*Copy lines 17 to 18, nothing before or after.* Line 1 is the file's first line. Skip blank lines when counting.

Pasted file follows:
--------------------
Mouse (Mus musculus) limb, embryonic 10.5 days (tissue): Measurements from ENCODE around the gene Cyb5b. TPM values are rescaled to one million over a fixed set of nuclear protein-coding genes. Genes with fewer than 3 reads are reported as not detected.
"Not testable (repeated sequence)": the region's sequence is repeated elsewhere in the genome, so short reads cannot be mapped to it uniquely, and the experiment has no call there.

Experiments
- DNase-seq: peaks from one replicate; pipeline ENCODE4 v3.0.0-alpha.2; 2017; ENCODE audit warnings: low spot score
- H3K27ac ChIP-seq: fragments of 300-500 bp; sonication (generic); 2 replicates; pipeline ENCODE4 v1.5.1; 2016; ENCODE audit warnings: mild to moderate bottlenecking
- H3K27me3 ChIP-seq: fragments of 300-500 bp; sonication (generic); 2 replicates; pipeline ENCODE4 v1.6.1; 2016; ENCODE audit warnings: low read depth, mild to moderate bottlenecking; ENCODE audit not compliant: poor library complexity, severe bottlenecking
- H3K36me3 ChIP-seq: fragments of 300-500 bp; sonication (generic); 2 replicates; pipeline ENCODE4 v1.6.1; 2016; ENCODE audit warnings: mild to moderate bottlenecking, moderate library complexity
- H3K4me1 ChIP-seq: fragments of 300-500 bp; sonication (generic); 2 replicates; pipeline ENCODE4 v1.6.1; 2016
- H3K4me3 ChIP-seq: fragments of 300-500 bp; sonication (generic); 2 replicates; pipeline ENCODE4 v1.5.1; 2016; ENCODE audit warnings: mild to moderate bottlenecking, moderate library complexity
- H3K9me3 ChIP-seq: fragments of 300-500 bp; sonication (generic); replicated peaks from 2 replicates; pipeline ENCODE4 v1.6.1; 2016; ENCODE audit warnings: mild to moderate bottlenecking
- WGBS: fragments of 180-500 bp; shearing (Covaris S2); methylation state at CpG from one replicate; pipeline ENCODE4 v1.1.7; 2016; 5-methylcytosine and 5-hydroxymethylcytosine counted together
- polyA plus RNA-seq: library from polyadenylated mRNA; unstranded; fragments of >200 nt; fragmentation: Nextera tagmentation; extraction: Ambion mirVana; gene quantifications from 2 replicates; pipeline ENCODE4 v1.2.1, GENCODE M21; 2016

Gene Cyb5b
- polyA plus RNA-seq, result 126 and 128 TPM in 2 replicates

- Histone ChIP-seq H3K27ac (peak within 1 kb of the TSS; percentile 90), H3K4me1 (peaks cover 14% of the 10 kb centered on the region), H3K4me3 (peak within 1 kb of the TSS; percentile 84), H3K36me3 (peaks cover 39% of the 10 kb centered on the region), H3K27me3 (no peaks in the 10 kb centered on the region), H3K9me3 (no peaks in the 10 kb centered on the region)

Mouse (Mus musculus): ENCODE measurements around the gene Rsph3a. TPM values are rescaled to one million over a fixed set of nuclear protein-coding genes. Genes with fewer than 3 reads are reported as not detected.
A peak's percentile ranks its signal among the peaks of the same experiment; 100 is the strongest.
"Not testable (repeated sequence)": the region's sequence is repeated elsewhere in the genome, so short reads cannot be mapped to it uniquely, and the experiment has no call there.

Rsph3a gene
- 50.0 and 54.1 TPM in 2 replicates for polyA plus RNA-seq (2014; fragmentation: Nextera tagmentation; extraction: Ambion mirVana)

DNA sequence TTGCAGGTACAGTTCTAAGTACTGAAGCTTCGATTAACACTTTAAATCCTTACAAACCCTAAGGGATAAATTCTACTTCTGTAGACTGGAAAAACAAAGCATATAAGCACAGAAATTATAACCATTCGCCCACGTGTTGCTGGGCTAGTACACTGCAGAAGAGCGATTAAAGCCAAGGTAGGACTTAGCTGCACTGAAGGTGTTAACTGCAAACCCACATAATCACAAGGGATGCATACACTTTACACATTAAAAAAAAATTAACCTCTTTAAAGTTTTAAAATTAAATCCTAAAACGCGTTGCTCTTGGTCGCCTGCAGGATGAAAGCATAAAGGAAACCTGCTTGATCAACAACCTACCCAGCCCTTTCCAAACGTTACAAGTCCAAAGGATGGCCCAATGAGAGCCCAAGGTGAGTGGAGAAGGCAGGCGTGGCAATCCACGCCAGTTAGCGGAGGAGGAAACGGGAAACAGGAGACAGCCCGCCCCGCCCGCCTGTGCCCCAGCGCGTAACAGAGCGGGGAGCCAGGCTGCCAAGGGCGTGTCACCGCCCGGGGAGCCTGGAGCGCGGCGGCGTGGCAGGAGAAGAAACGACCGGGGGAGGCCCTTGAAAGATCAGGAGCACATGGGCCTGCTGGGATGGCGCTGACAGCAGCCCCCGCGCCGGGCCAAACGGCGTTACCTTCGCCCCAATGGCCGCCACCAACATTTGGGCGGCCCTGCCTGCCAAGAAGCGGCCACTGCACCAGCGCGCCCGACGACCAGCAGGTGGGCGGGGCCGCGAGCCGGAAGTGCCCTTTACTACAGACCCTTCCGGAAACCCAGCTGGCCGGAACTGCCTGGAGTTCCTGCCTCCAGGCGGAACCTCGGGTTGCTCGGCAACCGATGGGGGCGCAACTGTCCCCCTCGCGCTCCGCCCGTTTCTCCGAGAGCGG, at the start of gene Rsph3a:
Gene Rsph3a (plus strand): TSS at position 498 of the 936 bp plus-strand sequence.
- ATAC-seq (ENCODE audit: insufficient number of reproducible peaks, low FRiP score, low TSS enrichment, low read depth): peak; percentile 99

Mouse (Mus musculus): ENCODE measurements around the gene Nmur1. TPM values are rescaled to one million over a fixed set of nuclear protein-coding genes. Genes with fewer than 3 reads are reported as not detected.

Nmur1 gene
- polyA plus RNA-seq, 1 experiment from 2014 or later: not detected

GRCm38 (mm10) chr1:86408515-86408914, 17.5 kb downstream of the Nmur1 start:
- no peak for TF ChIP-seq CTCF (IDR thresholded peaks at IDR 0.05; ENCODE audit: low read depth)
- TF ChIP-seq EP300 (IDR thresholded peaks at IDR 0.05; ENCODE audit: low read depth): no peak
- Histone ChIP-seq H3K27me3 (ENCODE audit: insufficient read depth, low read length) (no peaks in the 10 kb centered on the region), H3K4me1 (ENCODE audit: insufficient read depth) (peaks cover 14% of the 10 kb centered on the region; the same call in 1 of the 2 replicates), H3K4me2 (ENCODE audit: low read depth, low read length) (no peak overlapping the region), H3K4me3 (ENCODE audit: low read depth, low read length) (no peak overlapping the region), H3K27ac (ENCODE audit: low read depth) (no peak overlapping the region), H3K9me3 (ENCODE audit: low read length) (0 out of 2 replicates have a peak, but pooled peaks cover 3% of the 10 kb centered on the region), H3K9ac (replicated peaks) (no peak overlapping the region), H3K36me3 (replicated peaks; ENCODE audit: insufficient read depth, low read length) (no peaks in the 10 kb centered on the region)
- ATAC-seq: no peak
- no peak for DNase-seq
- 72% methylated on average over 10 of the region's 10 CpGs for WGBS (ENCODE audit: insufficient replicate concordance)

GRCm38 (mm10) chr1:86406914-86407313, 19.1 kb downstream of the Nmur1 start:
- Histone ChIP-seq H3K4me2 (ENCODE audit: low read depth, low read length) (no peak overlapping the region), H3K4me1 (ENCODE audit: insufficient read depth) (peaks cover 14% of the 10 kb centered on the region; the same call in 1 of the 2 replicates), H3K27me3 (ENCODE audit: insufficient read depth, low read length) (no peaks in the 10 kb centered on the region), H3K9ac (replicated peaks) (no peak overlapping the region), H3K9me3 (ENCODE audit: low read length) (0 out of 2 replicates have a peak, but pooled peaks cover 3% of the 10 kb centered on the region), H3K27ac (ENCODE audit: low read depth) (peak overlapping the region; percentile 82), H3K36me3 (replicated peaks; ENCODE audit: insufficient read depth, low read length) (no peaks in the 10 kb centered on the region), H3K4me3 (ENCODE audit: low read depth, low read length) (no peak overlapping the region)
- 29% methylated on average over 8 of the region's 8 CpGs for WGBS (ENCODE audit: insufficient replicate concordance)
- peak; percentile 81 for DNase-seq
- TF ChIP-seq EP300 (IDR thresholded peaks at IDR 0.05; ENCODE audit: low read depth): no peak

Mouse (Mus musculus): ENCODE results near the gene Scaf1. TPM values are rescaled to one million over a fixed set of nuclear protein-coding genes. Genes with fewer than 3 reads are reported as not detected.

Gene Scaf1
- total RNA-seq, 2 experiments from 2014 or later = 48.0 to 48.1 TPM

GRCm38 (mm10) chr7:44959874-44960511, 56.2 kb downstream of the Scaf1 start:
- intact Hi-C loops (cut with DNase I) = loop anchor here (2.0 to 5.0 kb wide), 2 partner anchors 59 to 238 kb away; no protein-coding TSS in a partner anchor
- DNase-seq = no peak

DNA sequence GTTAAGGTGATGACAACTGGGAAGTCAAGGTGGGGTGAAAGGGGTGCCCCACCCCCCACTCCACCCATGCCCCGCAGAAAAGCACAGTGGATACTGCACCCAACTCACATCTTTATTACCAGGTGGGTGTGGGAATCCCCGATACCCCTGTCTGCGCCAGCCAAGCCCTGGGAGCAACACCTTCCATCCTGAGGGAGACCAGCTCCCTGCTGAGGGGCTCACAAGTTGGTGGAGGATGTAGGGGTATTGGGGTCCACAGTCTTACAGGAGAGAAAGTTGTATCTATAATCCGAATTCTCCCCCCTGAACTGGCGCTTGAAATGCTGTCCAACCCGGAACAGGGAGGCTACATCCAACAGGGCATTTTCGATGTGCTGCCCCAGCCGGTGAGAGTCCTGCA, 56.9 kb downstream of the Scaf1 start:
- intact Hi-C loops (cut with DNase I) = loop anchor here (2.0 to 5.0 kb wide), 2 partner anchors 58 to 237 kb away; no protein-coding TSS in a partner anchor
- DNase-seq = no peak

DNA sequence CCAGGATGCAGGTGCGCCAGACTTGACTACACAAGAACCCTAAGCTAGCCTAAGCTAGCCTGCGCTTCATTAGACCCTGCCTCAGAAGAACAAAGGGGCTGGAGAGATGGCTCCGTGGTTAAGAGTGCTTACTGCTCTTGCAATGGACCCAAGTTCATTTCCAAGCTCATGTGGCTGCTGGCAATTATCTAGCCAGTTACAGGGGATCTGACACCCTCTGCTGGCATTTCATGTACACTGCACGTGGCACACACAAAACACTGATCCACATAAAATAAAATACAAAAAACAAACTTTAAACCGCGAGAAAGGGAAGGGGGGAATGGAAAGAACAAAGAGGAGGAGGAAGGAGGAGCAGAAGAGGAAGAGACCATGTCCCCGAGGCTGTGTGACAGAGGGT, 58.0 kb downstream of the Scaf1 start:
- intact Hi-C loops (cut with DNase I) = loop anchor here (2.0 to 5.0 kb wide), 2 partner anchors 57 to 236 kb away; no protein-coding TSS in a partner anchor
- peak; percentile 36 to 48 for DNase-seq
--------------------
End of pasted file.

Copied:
A peak's percentile ranks its signal among the peaks of the same experiment; 100 is the strongest.
"Not testable (repeated sequence)": the region's sequence is repeated elsewhere in the genome, so short reads cannot be mapped to it uniquely, and the experiment has no call there.